Cats may be famous for their sleeping, but here a volcano dozes instead.

Mt Apo

Mount Apo towers 2,954 metres (9,692 ft) above southern Mindanao. It is sleeping, a comatose monument to the blazing power of the Pacific Rim of Fire.

The rest of Mindanao rolls up to Apo’s feet in ridges.

Mindanao

At ground level, green, white and blue dominate.

Jack's Ridge

It’s hard to visit Davao City without noticing exotic fruit. Durian is famous, possibly infamous. This sign on the Metro back in Singapore caught my eye:

No Durian

Maybe Davao’s jeepneys don’t object to durian?

Jeep

The reason for the anxiety is durian’s fantastically horrific smell. It is, however, known as the king of fruits because the taste is valued so highly. I sampled some in a milkshake; it’s complex, and your taste buds process it in stages. Very ripe melon is probably the closest description.

Meanwhile, Davao’s streets brim with coconuts…

Coconuts

…and venders turning them into buko.

Coconut sellers

Certainly that is appreciated in the tropical heat.

Settling in

“Home’s not merely four square walls,
Though with pictures hung and gilded…” – Charles Swain

Perhaps not, but fox photographs and a new banner do help a blog feel more homely.

Fox One Eye 6 Oct 2017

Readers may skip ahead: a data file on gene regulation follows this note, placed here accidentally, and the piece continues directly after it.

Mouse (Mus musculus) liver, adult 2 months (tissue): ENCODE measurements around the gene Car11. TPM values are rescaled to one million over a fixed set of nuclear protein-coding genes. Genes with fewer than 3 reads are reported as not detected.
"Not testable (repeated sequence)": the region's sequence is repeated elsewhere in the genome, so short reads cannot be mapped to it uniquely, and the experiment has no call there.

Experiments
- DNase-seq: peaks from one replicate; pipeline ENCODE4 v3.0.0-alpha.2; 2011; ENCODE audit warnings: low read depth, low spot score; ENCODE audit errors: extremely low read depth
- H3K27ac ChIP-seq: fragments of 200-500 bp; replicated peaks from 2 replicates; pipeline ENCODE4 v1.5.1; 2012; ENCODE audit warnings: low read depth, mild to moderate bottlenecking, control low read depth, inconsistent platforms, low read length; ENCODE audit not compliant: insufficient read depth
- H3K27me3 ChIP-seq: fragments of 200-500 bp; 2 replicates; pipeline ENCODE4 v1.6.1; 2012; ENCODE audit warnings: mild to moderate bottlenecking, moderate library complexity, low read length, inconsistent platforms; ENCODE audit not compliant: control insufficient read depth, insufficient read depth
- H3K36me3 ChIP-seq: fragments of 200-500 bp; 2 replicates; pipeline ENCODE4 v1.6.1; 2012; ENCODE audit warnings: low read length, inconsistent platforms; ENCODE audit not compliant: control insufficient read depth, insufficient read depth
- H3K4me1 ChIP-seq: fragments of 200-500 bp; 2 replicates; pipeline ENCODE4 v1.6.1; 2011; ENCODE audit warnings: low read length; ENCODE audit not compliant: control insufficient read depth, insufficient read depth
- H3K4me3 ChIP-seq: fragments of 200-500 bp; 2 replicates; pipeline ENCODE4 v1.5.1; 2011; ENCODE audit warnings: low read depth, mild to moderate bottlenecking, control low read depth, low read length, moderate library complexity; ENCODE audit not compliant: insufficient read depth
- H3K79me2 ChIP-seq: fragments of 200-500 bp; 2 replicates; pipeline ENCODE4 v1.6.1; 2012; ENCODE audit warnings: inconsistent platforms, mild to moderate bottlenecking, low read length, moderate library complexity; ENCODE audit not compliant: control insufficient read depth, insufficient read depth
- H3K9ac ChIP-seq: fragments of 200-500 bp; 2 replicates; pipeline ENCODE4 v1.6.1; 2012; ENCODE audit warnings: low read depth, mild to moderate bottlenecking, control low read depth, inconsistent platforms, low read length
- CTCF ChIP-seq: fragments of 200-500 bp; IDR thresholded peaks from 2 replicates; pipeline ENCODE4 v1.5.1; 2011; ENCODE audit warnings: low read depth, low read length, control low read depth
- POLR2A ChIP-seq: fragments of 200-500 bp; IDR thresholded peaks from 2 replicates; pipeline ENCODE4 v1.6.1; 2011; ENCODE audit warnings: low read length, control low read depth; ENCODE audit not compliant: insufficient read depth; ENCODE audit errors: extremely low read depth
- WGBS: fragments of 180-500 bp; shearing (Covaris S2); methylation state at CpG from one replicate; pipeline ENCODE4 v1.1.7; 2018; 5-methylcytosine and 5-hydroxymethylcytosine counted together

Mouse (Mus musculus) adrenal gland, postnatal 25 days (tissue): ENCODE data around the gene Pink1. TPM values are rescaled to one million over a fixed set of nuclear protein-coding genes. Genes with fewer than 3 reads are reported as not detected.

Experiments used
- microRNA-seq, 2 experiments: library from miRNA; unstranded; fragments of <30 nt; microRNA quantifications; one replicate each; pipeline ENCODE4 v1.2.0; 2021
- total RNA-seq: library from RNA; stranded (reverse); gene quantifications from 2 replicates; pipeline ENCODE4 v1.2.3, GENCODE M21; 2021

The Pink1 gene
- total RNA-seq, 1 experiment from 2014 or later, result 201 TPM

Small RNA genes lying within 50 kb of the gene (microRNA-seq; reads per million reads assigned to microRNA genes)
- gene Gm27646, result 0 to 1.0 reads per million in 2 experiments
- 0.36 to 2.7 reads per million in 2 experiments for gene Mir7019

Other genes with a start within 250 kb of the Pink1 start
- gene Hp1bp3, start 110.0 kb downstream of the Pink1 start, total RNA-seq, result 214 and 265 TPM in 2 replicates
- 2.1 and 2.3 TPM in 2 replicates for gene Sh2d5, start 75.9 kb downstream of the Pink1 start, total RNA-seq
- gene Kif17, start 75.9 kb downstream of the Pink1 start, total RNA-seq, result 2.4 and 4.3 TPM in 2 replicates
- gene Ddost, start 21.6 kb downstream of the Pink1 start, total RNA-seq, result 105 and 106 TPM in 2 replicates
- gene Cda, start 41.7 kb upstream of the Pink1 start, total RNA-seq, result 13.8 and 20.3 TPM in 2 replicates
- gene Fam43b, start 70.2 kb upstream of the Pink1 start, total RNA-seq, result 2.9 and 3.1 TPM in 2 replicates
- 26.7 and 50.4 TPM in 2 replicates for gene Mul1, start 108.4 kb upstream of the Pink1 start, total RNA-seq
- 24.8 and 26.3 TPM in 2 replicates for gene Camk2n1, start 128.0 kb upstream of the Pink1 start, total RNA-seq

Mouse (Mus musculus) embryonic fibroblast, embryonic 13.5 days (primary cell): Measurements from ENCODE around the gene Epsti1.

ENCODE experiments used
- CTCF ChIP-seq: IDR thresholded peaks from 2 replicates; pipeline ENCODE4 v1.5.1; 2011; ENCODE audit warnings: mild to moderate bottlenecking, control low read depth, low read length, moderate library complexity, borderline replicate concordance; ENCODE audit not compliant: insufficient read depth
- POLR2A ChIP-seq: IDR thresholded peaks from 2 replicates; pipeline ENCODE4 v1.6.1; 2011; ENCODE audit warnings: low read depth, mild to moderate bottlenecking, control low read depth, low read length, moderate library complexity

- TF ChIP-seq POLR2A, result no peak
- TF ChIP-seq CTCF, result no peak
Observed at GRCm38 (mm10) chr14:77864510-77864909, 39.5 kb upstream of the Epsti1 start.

One-Eye is the dominant male of the Horse Meadows Group. This large fox family calls a sizable part of my parish their territory. His eye injury is at least two years old and doesn’t seem to affect him.

This blog is still an infant – under a month old – but, like all children, it is hungry for stories. Everywhere I tread, from woodlands splashed with gold at sunset to chalky hills cradling sleepy flowers, offers its own scripts. At the same time, I have to introduce this blog to its ancestry: journeys through truly wild lands that consumed so many posts on Opera.

I will move some of my old travelogues here and store them under their own pages, hopefully to be joined by my more recent adventures as time permits. First up: Gujarat in northwest India. Here’s a little nostalgia – a post from Velavadar National Park, which I visited on 26th November 2012.

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Originally posted on Opera on 11th December 2012

Dust is a canvas. I’ve left the car to explore the edge of a little lake, human-dug, I think, to provide seasonal water for the park’s wildlife. Blackbuck appear in fragments through the long grass but the dust is more exciting for me. Written in it are the tear-drop tracks of a wild cat, the first I’ve found on this trip. They’re not huge – about fox size – and I think they are the insignia of a jungle cat Felis chaus. I just have an inkling…I scan the bushes, and I scan the grass.